In the centuries that followed, maritime trade in Europe and Asia became increasingly important. Initially, strong regional trading zones emerged – for example, around the East China and South China Seas and around the Mediterranean. In the Eastern Mediterranean the traders along the most heavily frequented shipping routes sought ways of shortening the routes very early on. Around 600 BC a paved roadway known as the Diolkos was built across the Isthmus of Corinth so that ships could be portaged overland from the Gulf of Corinth to the Saronic Gulf. This shortcut at the narrowest part of the land bridge made it possible to avoid the 400-kilometre detour around the Peloponnese peninsula. The portage road remained in use in the first century AD until ships became large and fast enough to make it redundant.
2.2 > In the third century BC the most important powers in the western Mediterranean were Carthage, Rome and Greece. Rome especially expanded its sphere of influence in the following centuries.
fig. 2.2: In the third century BC the most important powers in the western Mediterranean were Carthage, Rome and Greece. Rome especially expanded its sphere of influence in the following centuries. © Dörrbecker

Supremacy in the Mediterranean

Coastwise trade was not solely about the pure exchange of goods, but also about gaining economic supremacy in a region. Time and time again, coastal dwellers fell into disputes over strategically important trading posts or mineral deposits, which not infrequently led to military conflicts. This is exemplified by the conflict lasting more than 300 years between the two main powers on the Mediterranean – the Romans and the Carthaginians. In the sixth century BC both powers were already vigorously engaged in commerce. Carthage dominated the area in the north of present-day Tunisia and traded predominantly in the western Mediterranean. At that time, Rome was beginning to expand its territorial dominion beyond the Apennine Peninsula. To avert competition, the two empires conc­luded several agreements over the course of time. The very first was negotiated around 500 BC and clearly defined each empire’s sphere of influence. The Romans were not permitted to proceed westward along the North African coast beyond a certain point north of the city of Carthage. If Roman merchants wished to conduct business in the Carthaginian territories in North Africa and on Sardinia, they could only do so in the presence of a Carthaginian official. In the western part of Sicily ruled by Carthage, on the other hand, Roman merchants were given equal standing with Carthaginians. For their part, the Carthaginians gave an undertaking not to attack Roman ruled cities in Latium, the region around the city of Rome.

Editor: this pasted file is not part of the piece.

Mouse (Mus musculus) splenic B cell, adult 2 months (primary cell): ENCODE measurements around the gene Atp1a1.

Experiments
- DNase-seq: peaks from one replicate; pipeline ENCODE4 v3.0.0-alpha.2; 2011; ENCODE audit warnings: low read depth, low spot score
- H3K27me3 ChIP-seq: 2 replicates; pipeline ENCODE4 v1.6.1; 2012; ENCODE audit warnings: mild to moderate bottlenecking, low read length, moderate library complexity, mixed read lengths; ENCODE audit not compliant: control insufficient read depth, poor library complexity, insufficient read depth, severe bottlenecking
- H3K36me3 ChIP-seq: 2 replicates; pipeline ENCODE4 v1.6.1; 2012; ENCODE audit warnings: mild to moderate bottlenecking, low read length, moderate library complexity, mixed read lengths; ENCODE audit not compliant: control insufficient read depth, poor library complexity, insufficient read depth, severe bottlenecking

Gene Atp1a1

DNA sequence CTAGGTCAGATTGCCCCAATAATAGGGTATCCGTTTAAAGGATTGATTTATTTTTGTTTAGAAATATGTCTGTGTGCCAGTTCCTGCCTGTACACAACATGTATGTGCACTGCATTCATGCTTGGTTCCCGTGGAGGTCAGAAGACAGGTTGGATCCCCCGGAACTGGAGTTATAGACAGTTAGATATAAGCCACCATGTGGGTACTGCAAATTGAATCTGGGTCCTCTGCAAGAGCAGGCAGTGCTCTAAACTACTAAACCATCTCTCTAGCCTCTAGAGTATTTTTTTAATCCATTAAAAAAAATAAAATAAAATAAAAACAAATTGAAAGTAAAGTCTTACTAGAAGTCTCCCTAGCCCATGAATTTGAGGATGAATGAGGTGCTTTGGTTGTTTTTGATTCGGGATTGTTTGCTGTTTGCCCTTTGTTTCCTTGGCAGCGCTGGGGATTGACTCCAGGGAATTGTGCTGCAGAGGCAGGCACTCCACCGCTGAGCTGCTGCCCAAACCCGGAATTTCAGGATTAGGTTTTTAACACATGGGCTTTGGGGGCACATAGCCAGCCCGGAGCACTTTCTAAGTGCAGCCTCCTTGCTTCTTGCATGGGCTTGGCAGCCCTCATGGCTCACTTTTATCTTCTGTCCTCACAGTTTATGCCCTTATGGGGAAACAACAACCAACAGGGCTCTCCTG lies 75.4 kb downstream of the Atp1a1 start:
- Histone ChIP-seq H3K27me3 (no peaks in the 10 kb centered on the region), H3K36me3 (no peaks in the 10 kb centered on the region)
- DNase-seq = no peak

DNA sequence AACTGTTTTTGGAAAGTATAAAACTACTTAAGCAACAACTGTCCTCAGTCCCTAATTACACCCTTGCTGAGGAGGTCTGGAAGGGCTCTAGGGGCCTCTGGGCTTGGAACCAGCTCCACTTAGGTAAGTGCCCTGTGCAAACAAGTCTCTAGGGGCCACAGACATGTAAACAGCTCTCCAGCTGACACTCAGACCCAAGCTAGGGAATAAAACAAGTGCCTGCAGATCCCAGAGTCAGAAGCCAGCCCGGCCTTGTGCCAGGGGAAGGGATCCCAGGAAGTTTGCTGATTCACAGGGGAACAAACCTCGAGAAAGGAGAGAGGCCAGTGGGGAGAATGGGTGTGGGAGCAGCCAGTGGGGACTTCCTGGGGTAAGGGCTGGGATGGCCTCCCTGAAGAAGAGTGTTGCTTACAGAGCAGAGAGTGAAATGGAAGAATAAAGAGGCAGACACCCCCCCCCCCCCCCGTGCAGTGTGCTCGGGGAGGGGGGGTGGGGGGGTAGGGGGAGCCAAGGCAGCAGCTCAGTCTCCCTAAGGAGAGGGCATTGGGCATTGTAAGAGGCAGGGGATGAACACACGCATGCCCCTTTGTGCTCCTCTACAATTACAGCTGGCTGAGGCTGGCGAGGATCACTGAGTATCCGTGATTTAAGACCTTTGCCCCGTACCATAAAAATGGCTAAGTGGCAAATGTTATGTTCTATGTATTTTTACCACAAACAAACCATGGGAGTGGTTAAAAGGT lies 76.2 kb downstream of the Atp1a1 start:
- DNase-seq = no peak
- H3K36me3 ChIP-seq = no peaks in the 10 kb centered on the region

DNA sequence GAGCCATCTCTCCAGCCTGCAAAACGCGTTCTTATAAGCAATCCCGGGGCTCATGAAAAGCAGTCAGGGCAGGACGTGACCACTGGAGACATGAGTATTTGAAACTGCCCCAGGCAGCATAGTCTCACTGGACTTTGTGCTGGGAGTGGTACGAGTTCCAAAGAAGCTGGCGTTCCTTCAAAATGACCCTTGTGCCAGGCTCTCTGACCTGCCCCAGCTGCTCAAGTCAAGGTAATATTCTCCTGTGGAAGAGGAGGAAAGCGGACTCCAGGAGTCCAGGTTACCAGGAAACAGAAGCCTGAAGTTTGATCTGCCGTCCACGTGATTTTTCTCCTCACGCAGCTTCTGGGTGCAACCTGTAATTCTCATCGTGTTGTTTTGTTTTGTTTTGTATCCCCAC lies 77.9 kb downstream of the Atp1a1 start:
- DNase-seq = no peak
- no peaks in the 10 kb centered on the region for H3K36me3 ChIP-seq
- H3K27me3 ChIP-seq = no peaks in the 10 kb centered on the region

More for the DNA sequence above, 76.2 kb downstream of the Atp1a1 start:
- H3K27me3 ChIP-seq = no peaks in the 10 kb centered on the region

2.3 > To this day the emblems of Amalfi, Genoa, Pisa and Venice adorn the flag of the Italian Navy. The erstwhile city-states, whose growth owed much to a fortunate combination of ocean, city and hinterland, reached the heights of their prosperity in the Middle Ages.
fig. 2.3:  To this day the emblems of Amalfi, Genoa, Pisa and Venice adorn the flag of the Italian Navy. The erstwhile city-states, whose growth owed much to a fortunate combination of ocean, city and hinterland, reached the heights of their prosperity in the Middle Ages. © ug/fotolia.com
Since both empires were still expanding, further treaties followed in 348 and 306 BC. These affirmed that both Rome and Carthage should respect each other’s extended territories. Among other concessions, Carthage was granted sovereignty over Libya and Sardinia.
In the ensuing years Rome proceeded to expand, ultimately dominating the entire Apennine Peninsula. The old rivalry persisted, however. Finally it erupted into a series of conflicts known as the Punic Wars, from which the Roman Empire emerged victorious in 146 BC. The city of Carthage was completely destroyed. From that time onward, Rome enjoyed a long period as the dominant power in the Mediterranean.